What are the Top Cash Isa Rates for 2020?

Everyone should have some rainy day savings in a cash account, but with interest rates at record lows it pays to shop around for the best accounts

James Gard 30 March, 2020 | 10:22AM
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A market collapse always reminds investors of the importance of holding cash in your portfolio. 

But this shouldn't be something to consider only at times of crisis; cash is always useful to have to tide you over in difficult times. The traditional advice is to hold three to six months salary in cash – but Morningstar’s Christine Benz says this one-size-fits all approach isn’t always helpful: “If you're a contractor, earn a high income, are the sole earner in your household, or work in a more specialised career path (or all of the above), you should target a year's worth of cash as an ongoing cushion,” she suggests. 

The only problem with cash is that interest rates are at record lows – the Bank of England recently cut rates to a record low of 0.1% in an emergency response to the coronavirus crisis, the second rate cut this month. Since the financial crisis, savers have by and large not been able to earn enough interest to match the rise in the cost of living. But banks and building societies have responded with some competitive offers in excess of the base rate and with inflation is falling sharply now as oil plummets. The Consumer Price Index rose by at 1.7% in February, according to the ONS, while the best cash Isa pays 1.3%.

Where are the Best Cash Isa Rates?

Currently you can pay £20,000 into your Isa and invest the lot in cash or split it across any other type of Isas. But remember, you can only open one Cash Isa with a single provider each tax year - although transfers from previous tax years are allowed.

Why take out a Cash Isa in the first place? Any interest earned within the Isa is tax free and this is in addition to your personal savings allowance, which is £1,000 for basic rate taxpayers and £500 for those in the higher tax bands.

Some Cash Isas are "flexible" in that they allow you to make withdrawals without that affecting your overall allowance. In other instances, if you withdraw money you have saved that year it is still counted towards your annual allowance. 

With equity markets falling in recent weeks, it's worth remembering that one of the most attractive benefits of a cash Isa is that your money is protected. Most providers are signed up to the Financial Services Compensation Scheme, which protects up to £85,000 of your savings in the event the provider goes bust - you should always check this before opening an account. 

Best Buys are Fixed Rate

Below are the current best cash Isas on the market, as ranked by MoneySaving Expert.

These are the best easy-access accounts - those which allow you to access your money whenever you want, without notice. The top payer is currently Virgin Money at 1.31% although Helen Saxon, banking editor at MoneySavingExpert.com, points out: "It’s not truly easy access as it only lets you withdraw your cash two times per year."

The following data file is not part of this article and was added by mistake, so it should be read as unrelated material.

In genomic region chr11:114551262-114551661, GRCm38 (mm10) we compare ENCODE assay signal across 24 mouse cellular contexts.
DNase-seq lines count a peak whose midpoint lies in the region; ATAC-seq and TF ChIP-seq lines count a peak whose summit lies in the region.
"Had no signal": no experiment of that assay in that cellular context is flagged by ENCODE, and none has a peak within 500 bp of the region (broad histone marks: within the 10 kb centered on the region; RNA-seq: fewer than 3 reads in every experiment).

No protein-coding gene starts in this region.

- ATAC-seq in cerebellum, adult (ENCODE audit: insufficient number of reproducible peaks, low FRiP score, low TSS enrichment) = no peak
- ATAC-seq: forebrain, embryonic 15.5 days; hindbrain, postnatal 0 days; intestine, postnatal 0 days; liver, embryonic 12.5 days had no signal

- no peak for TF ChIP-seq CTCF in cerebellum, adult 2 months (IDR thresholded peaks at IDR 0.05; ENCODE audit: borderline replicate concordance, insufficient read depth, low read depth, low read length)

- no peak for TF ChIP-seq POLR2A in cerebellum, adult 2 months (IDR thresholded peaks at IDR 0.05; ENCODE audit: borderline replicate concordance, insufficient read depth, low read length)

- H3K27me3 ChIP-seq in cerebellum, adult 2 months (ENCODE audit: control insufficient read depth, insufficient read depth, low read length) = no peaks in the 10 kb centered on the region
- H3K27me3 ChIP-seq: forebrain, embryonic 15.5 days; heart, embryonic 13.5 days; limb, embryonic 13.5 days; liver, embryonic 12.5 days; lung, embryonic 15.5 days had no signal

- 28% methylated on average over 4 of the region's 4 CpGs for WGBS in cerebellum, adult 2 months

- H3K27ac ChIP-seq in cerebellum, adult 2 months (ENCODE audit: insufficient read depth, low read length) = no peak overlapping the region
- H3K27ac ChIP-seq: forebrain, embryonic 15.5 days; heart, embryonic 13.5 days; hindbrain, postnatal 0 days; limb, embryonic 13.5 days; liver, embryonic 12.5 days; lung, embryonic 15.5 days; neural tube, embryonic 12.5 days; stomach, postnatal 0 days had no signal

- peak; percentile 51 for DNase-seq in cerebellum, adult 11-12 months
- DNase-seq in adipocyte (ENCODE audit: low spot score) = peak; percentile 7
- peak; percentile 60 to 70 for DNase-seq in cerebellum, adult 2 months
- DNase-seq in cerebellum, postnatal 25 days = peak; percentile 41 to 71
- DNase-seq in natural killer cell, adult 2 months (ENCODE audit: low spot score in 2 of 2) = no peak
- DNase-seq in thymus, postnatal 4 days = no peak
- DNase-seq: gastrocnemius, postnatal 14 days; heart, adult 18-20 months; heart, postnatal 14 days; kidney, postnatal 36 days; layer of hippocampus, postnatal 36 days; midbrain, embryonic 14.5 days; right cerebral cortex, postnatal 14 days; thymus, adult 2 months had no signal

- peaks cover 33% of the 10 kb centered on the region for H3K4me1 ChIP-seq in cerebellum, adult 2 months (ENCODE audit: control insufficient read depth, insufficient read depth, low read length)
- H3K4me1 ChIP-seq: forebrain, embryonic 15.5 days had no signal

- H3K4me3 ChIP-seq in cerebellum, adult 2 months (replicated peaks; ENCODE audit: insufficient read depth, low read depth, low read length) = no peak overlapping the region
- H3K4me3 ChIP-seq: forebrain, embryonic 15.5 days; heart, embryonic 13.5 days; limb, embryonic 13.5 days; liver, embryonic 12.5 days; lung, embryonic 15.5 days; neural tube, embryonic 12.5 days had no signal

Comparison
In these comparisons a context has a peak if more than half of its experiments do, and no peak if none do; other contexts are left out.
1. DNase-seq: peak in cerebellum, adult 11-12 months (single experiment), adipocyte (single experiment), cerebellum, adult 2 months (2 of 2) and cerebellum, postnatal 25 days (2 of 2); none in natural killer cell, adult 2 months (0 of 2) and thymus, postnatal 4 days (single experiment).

If you’re looking for an account that you can dip in to whenever you want, the top paying account is currently Coventry Building Society’s 1.25% Isa. But if you want to earn more bang for your buck, you will have to willing to tie your money up for a set period in what is known as a Fixed Rated Isa. 

 Cash Isas

If you are willing to lock away your cash for one you can get 1.36% for one year with Virgin Money, or 1.46% with Charter Savings Bank if you tie up your money for two years. Those who know they won't need to access their savings for five years can earn interest of 1.6% a year with Paragon Bank. 

Saxon adds: "These Fixed Rate accounts give you a guaranteed rate, but it’s harder to access your cash, as fixed Isas tend to charge an interest penalty if you do need to access your cash, usually anything from 90 days interest to a year’s interest, depending on the length of the fix you go for.”

Saxon warns that these are variable rates and can change at anytime. Indeed, many savings providers have yet to pass through the Bank of England rate cuts in March so it's worth keeping a close eye on these best buy tables in the coming weeks and months.

The information contained within is for educational and informational purposes ONLY. It is not intended nor should it be considered an invitation or inducement to buy or sell a security or securities noted within nor should it be viewed as a communication intended to persuade or incite you to buy or sell security or securities noted within. Any commentary provided is the opinion of the author and should not be considered a personalised recommendation. The information contained within should not be a person's sole basis for making an investment decision. Please contact your financial professional before making an investment decision.

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About Author

James Gard

James Gard  is senior editor for Morningstar.co.uk


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